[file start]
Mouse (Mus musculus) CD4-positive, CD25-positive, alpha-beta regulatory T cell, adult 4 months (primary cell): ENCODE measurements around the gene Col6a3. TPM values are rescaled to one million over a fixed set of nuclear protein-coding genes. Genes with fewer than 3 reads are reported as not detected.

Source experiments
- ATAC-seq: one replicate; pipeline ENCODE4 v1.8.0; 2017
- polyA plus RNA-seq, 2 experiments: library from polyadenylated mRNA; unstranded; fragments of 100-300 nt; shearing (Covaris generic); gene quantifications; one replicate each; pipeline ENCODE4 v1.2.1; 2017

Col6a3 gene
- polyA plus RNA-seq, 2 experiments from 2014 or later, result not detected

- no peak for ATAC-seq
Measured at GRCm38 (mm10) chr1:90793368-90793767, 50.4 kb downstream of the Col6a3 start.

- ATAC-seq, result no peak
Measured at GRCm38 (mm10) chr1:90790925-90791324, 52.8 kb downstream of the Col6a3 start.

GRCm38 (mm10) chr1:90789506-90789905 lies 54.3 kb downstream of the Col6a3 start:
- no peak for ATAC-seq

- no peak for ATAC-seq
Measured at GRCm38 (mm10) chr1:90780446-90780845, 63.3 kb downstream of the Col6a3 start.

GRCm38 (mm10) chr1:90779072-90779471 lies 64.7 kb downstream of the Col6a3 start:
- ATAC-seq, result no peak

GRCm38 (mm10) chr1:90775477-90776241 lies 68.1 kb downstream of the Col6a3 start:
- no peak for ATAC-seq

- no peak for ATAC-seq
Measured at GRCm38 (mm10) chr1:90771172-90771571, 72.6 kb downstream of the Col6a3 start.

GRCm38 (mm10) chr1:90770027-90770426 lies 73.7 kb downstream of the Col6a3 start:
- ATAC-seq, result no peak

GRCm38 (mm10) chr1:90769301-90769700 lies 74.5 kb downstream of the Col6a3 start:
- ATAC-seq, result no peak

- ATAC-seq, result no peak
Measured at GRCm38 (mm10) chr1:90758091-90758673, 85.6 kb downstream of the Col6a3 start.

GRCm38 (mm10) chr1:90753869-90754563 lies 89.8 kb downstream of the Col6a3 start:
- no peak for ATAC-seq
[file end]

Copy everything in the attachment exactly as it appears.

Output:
Mouse (Mus musculus) CD4-positive, CD25-positive, alpha-beta regulatory T cell, adult 4 months (primary cell): ENCODE measurements around the gene Col6a3. TPM values are rescaled to one million over a fixed set of nuclear protein-coding genes. Genes with fewer than 3 reads are reported as not detected.

Source experiments
- ATAC-seq: one replicate; pipeline ENCODE4 v1.8.0; 2017
- polyA plus RNA-seq, 2 experiments: library from polyadenylated mRNA; unstranded; fragments of 100-300 nt; shearing (Covaris generic); gene quantifications; one replicate each; pipeline ENCODE4 v1.2.1; 2017

Col6a3 gene
- polyA plus RNA-seq, 2 experiments from 2014 or later, result not detected

- no peak for ATAC-seq
Measured at GRCm38 (mm10) chr1:90793368-90793767, 50.4 kb downstream of the Col6a3 start.

- ATAC-seq, result no peak
Measured at GRCm38 (mm10) chr1:90790925-90791324, 52.8 kb downstream of the Col6a3 start.

GRCm38 (mm10) chr1:90789506-90789905 lies 54.3 kb downstream of the Col6a3 start:
- no peak for ATAC-seq

- no peak for ATAC-seq
Measured at GRCm38 (mm10) chr1:90780446-90780845, 63.3 kb downstream of the Col6a3 start.

GRCm38 (mm10) chr1:90779072-90779471 lies 64.7 kb downstream of the Col6a3 start:
- ATAC-seq, result no peak

GRCm38 (mm10) chr1:90775477-90776241 lies 68.1 kb downstream of the Col6a3 start:
- no peak for ATAC-seq

- no peak for ATAC-seq
Measured at GRCm38 (mm10) chr1:90771172-90771571, 72.6 kb downstream of the Col6a3 start.

GRCm38 (mm10) chr1:90770027-90770426 lies 73.7 kb downstream of the Col6a3 start:
- ATAC-seq, result no peak

GRCm38 (mm10) chr1:90769301-90769700 lies 74.5 kb downstream of the Col6a3 start:
- ATAC-seq, result no peak

- ATAC-seq, result no peak
Measured at GRCm38 (mm10) chr1:90758091-90758673, 85.6 kb downstream of the Col6a3 start.

GRCm38 (mm10) chr1:90753869-90754563 lies 89.8 kb downstream of the Col6a3 start:
- no peak for ATAC-seq